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National Geographic Studios
Jet engines make it possible for mankind to get to remote areas of the planet that were inaccessible before the airplane.

LOS ANGELES — Brian J. Terwilliger, director of "Living in the Age of Airplanes," was waiting to board a plane when he participated in a phone interview this week.

He was on his way to the premiere of the spectacular new film that will be introduced at the National Air and Space Museum in Washington, D.C. It's a film brilliantly shot at 95 different sites in 18 countries in seven continents, and narrated by film star and aviation aficionado Harrison Ford.

"This is just a subject that has fascinated me since I was a kid," Terwilliger said. "It's a huge story, and there are so many ways to capture that. I didn't fully appreciate that until I started doing research and really began realizing all the ways aviation changed the world."

Terwilliger and his team of photographers, writers, researchers and technical experts spent six years working on the 47-minute film sponsored by National Geographic Studios for the big screens like Imax.

They cover the planet from ice caps to the savannahs in the five parts of the story, examining the world before the airplane, explaining how aviation opened up a portal to the entire planet, redefined remote, brought the world to humanity's doorstep and changed humanity's perspective on everything from relationships to doing business.

"Because we tend to romanticize the past, we tend to take the present for granted when it's incredible what we can do. We try to show that in the film," he said. "We just arrive at something ordinary that's extraordinary. I hope this changes peoples' perspective, people who were born into the age of airplanes."

With airplanes, people can not only travel to places formerly inaccessible like the South Pole and the Maldive Islands off the coast of India, but also get there in hours and days rather than in weeks, months and years, he said.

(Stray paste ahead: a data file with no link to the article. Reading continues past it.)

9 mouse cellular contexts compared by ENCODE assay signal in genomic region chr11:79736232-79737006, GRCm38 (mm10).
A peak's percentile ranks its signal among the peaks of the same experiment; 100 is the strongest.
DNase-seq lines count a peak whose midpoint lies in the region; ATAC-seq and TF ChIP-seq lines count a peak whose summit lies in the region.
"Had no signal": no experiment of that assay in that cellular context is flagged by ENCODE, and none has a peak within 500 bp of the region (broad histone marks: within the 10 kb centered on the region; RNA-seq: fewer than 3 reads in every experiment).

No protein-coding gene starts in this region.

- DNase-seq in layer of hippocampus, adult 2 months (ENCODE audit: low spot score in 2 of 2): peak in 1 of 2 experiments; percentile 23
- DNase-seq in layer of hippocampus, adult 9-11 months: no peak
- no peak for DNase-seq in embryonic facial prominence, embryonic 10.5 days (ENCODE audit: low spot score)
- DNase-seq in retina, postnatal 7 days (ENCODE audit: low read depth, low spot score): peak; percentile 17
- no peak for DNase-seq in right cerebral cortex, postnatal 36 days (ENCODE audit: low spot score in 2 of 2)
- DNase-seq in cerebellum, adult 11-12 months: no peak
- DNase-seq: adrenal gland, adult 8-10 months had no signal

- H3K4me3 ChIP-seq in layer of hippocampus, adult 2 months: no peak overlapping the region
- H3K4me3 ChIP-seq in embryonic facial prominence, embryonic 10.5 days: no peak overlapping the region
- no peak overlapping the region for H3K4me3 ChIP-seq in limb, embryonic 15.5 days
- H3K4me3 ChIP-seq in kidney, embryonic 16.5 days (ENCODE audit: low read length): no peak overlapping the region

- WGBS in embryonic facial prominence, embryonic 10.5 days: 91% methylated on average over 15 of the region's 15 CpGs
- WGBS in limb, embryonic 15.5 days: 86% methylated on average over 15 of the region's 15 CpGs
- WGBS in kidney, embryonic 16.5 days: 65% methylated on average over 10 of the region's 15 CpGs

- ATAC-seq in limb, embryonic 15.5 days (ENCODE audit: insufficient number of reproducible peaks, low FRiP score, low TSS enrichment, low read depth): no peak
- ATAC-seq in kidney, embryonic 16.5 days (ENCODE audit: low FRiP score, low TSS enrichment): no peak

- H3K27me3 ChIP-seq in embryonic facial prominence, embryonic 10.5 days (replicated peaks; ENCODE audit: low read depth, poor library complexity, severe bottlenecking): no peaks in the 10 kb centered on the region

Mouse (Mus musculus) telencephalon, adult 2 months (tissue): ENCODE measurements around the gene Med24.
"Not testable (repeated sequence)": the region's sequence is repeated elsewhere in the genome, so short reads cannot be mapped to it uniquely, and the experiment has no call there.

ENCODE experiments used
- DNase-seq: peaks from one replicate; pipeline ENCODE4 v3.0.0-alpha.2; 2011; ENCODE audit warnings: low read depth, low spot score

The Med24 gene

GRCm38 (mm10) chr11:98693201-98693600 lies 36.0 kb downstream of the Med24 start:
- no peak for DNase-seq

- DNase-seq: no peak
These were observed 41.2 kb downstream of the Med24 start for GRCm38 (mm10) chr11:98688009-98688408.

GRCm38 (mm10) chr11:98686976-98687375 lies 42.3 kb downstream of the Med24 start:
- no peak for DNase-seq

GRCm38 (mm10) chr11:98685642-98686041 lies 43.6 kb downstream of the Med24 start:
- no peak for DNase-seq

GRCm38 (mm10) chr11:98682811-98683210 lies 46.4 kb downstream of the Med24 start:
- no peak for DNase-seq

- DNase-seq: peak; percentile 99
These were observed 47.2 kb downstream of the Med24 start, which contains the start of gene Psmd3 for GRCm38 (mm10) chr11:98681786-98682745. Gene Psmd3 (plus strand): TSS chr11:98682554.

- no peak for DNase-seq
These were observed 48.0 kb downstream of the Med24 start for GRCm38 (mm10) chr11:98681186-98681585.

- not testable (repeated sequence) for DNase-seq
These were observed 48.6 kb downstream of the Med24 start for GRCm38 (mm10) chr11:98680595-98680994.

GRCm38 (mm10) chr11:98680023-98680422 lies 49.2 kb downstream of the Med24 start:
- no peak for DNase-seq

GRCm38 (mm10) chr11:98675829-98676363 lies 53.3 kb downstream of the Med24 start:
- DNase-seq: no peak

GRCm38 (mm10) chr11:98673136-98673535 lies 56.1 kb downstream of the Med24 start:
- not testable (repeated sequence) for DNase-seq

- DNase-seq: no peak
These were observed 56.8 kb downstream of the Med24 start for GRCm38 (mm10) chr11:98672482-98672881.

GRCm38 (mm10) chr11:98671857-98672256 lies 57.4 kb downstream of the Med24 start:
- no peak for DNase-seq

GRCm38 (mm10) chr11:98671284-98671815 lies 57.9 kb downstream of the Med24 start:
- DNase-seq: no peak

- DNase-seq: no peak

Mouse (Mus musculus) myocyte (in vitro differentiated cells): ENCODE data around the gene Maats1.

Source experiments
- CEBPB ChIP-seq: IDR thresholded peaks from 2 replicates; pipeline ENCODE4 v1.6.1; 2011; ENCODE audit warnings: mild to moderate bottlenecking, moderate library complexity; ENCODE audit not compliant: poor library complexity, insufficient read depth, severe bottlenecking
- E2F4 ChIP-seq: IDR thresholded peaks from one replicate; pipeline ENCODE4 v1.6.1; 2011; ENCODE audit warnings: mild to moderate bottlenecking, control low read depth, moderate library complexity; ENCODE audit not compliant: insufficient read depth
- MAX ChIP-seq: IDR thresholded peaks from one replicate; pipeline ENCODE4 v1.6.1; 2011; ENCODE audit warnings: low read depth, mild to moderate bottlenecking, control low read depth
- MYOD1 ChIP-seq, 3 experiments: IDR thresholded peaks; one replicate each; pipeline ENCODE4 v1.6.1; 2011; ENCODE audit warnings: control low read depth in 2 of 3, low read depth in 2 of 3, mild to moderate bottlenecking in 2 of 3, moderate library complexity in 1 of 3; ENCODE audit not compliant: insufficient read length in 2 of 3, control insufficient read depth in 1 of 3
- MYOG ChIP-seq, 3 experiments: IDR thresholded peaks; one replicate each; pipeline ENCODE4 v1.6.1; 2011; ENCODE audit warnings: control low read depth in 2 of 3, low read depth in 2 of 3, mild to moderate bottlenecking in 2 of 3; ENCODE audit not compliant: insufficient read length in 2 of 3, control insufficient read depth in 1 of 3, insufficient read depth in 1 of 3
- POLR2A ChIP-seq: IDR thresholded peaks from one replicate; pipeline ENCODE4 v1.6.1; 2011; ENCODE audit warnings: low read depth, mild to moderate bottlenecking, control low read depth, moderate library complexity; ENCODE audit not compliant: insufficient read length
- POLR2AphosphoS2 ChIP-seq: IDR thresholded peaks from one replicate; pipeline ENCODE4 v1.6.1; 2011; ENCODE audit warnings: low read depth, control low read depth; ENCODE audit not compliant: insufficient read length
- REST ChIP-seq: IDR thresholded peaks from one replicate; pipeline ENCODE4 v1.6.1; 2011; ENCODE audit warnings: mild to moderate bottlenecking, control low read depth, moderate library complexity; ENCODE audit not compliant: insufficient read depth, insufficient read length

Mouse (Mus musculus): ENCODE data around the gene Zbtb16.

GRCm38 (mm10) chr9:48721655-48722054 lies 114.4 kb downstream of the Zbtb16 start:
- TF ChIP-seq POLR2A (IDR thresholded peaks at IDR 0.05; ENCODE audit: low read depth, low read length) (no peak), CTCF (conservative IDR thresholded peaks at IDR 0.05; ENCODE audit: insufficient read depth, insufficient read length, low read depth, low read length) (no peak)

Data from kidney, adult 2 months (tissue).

"We can go anywhere that anyone has ever lived," Ford says in the film. "An airplane is the closest thing to a time machine we've ever had. No other single mode (of transportation) could cross both land and sea (until the airplane).

"In a century, aviation went from impossible to nearly perfected. In the world we've made everything is connected. There's no virtual technology that can take the place of an airplane."

Terwilliger said the greatest challenge in telling the story of the development of the airplane, from its origins tied to the steam engine to the jetliner and 100,000 flights taking off and landing a day, was in boiling the story down to workable size.

"There were lots of moving parts," the director said. "We did a lot of research; a lot of writing."

The film's dramatic musical score by James Horner is accompanied by cinematography by Andrew Waruszewski that includes inventive shots, time-lapse photography and spectacular aerial views.

All combined, it makes for an enlightening and remarkable ride.

The film opens at Thanksgiving Point's Mammoth Screen Theater Friday, April 10, and it will play at big-screen theaters throughout the U.S. for the next year to 18 months before it will be released on DVD, according to Terwilliger.

To see the trailer and for information on showtimes and ticket prices visit airplanesmovie.com

Sharon Haddock is a professional writer with more than 35 years' experience, 17 at the Deseret News. Her personal blog is at sharonhaddock.blogspot.com.

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